Saturday, May 29, 2010

Vice and Virtue

Talk about "vice" and "virtue" is just trouble-making. When you are part of a team, your duty is to "be a team player."

Spain in this generation is a fine democracy led by a moderate regime, a place open-minded Americans (Americans not yet addicted to empire) may look up to as something of a model, but today Spain's most famous judge--Baltasar Garzon--is being taken to trial with the threat of being jailed essentially for the rest of his life because he is challenging the Spanish conspiracy to pretend that fascism never existed in that land [Vicky Short, "Judge Baltasar Garzon suspended for investigating Franco's crimes," World Socialist Website 5/27/10].

The case is causing consternation both in Spain and abroad, mainly because it was brought by three ultra right-wing organizations. Among these were the Falange Española, the Fascist party once presided over by Franco himself -- whose military coup of 1936 sparked the bloody, three-year Spanish Civil War, and culminated in a long dictatorship that ended only with his death in 1975. Historians estimate that Franco's postwar reprisals cost the lives of 100,000 people.

Garzón's many supporters have responded to the case with dismay, moved by its outrageous symmetry: a highly respected judge brought to trial, for attempting to try crimes, on an accusation by the disciples of the regime that perpetrated those crimes in the first place.
[Julius Purcell, "Baltasar Garzon, "General Franco's latest victim," The  5/29/10]

In the U.S. today not one former official is on trial for having lied about the reasons for launching a war of aggression, not one person is being forced in court to justify advocating "preventive" war, not one official is being called to account for supporting death squads, not one official is being tried for undermining constitutional guarantees of civil liberties, not one is facing a hearing for attacking a city or providing arms to a state practicing collective punishment against an ethnic minority or a class of poor farmers sitting on land needed by rich cattle barons., not one has even been fired for advocating nuclear war against a non-nuclear country. Hardly a single judicial action exists today against those who cut corners and gambled with the existence of the Gulf of Mexico as a biosphere; hardly a single judicial action is investigating the possible criminal behavior of individuals whose financial gambles put millions out of work and certainly none are hauling to court officials who passed laws designed to facilitate those gambles or officials whose job it was to regulate the gamblers.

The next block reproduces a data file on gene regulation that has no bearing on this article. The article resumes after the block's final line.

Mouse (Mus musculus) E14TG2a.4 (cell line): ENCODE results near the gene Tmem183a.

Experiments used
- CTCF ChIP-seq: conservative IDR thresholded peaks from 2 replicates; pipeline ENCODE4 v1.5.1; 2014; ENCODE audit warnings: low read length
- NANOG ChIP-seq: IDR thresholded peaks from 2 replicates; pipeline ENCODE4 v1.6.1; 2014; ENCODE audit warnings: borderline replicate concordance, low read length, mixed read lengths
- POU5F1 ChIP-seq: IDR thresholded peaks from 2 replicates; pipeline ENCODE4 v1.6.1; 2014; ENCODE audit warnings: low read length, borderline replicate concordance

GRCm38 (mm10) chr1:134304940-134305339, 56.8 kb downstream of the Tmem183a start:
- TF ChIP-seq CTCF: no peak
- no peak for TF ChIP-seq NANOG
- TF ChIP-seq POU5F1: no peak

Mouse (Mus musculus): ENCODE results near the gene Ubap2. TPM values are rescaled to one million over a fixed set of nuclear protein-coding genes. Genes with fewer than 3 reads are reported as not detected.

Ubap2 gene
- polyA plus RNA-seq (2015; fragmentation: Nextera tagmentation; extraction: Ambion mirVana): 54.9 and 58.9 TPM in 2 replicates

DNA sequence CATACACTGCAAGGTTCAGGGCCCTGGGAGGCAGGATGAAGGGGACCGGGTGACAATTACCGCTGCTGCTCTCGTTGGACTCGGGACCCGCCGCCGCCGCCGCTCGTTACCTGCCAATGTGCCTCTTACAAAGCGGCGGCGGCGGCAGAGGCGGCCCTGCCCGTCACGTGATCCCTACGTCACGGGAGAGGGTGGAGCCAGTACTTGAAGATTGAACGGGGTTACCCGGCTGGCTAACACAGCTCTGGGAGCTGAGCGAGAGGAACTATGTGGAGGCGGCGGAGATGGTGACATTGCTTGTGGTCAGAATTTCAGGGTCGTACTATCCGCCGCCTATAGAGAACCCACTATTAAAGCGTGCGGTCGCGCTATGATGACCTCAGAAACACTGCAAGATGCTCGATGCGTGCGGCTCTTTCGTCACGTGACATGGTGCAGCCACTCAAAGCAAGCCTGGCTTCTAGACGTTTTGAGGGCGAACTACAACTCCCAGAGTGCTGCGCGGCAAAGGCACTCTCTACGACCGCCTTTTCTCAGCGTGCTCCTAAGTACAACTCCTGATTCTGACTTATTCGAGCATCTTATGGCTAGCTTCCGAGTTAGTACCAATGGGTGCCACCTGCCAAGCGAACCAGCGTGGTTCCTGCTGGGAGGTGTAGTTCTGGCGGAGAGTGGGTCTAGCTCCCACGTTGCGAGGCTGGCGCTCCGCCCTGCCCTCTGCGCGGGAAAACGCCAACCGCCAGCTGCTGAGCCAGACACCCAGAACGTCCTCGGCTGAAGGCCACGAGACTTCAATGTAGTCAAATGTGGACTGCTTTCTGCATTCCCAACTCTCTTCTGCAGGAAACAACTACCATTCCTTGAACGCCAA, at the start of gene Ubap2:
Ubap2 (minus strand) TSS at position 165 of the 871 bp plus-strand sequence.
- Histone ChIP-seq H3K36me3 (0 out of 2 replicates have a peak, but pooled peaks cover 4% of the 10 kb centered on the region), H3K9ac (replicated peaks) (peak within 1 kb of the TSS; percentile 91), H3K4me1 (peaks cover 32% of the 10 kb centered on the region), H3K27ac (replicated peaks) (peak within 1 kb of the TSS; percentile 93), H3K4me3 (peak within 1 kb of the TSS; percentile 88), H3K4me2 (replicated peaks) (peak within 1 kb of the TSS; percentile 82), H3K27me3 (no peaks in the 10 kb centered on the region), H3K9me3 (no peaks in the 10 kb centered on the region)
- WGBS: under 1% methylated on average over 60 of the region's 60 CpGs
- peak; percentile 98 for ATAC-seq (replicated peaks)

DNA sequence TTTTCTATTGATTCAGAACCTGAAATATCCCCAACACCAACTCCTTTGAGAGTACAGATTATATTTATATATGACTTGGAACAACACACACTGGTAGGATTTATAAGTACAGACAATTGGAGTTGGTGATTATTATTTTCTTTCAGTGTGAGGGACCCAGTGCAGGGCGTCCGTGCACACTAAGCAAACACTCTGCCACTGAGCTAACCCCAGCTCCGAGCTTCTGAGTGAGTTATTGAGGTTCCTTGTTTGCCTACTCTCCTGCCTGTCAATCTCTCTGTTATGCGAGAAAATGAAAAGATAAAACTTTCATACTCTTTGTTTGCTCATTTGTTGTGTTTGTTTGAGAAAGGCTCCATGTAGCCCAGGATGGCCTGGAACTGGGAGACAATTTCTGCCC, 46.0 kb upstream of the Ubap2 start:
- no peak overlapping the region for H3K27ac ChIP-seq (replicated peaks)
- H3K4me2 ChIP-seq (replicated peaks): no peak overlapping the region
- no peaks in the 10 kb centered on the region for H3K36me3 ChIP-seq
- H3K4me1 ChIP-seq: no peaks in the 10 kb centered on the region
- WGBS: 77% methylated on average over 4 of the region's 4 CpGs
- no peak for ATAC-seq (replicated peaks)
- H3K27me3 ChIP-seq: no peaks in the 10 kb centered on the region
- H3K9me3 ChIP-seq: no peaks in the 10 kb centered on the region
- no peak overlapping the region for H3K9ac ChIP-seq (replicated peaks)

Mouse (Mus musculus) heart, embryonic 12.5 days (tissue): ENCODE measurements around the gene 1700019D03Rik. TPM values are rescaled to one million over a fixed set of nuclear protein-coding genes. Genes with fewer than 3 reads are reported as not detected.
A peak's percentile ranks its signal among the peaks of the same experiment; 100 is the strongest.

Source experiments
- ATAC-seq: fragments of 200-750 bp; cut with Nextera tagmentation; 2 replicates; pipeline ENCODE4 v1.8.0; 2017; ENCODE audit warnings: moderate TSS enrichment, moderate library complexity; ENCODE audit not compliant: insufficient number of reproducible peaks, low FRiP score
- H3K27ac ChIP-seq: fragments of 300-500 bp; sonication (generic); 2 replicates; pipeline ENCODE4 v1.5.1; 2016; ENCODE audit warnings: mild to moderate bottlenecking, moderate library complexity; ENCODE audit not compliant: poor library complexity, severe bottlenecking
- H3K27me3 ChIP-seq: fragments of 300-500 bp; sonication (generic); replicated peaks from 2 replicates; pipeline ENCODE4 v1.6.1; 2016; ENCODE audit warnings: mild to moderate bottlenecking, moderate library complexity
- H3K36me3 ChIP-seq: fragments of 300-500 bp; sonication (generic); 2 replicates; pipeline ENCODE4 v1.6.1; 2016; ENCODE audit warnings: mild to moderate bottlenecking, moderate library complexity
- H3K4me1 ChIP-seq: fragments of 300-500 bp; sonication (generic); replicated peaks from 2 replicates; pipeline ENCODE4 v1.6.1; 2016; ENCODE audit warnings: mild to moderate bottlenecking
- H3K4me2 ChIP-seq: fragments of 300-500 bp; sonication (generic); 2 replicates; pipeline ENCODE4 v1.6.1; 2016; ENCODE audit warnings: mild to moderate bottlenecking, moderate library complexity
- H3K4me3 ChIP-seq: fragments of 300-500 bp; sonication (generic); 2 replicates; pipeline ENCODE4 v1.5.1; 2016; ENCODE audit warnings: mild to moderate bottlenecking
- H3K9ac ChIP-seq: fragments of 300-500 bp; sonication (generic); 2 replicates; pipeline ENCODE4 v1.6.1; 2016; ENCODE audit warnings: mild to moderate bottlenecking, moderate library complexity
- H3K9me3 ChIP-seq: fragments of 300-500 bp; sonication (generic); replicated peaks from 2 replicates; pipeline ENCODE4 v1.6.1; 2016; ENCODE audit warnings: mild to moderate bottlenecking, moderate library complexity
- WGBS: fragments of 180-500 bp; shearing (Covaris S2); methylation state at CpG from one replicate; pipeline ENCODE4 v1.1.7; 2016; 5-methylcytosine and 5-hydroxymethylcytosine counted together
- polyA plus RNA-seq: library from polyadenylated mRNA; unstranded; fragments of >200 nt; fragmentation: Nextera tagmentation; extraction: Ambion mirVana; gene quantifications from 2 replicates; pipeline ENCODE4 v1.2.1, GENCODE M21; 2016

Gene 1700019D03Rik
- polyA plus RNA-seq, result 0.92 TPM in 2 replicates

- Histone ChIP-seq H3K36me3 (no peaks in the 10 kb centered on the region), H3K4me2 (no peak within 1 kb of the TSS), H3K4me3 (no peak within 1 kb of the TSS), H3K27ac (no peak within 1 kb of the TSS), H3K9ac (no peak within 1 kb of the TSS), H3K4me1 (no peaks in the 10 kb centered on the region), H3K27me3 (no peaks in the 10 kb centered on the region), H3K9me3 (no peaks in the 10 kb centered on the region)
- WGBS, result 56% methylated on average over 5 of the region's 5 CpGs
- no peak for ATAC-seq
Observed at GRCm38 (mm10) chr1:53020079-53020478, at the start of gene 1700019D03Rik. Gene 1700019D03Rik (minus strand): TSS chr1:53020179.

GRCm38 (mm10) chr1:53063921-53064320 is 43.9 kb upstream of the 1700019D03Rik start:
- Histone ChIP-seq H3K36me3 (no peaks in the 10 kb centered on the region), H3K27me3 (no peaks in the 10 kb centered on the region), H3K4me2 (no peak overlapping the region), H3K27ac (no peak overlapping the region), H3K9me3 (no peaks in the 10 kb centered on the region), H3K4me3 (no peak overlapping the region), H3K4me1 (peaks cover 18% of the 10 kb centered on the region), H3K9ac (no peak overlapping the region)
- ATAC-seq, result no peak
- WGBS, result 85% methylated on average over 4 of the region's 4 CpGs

There is nothing new about this dilemma.

From the most ancient times justice has been a two-part concept: virtue triumphs, and vice is punished.

We have been fortunate enough to live to a time when virtue, though it does not triumph, is nonetheless not always tormented by attack dogs. Beaten down, sickly, virtue has now been allowed to enter in all its tatters and sit in the corner, as long as it doesn't raise its voice.

However, no one dares say a word about vice...."Why open old wounds?"....

What kind of disastrous path lies ahead of us if we do not have the chance to purge ourselves of that putrefaction rotting inside our body?...

What are we to do? Someday our descendants will describe our several generations as generations of driveling do-nothings. First we submissively allowed them to massacre us by the millions, and then with devoted concern we tended the murderers in their prosperous old age....

But let us be generous. We will not shoot them....But for the sake of our country and our children we have the duty to seek them all out and bring them all to trial! Not to put them on trial so much as their crimes....

It is unthinkable in the twentieth century to fail to distinguish between what constitutes an abominable atrocity that must be prosecuted and what constitutes that "past" which "ought not to be stirred up."

We have to condemn publicly the very idea that some people have the right to oppress others. In keeping silent about evil, in burying it so deep within us that no sign of it appears on the surface, we are implanting it, and it will rise up a thousandfold in the future. When we neither punish nor reproach evildoers, we are not simply protecting their trivial old age, we are thereby ripping the foundations of justice from beneath new generations. [Aleksandr SolzhenitsNY: Harper Perennial, 2007, 175-178)]

Meanwhile back in the West, heroic nuclear whistleblower Moredechai Vannunu is going back to jail; his 18-year sentence was not enough. In the U.S., Wall Street fraud-investigating whistleblowers ["Silencing the whistleblowers," Democracy Now 5/20/10] were fired. Protect the guilty; punish the trouble-makers. And we wonder why our country seems so confused.

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